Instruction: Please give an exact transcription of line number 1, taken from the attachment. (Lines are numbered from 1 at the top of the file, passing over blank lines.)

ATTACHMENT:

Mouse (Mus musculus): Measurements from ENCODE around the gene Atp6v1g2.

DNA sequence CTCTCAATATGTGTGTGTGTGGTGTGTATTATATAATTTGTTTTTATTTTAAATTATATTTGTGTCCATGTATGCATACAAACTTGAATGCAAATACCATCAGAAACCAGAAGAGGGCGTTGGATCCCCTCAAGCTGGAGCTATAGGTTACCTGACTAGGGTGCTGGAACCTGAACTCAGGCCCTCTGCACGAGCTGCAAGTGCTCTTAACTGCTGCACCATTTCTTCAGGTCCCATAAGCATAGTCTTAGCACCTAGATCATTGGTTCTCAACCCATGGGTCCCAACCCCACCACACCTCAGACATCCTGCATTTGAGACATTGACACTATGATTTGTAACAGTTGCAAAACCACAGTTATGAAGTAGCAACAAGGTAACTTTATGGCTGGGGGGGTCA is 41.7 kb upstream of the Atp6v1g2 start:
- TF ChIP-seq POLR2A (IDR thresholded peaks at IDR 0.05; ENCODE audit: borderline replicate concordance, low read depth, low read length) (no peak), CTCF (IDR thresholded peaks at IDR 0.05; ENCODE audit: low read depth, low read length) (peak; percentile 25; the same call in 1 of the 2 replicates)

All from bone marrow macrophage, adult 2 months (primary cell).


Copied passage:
Mouse (Mus musculus): Measurements from ENCODE around the gene Atp6v1g2.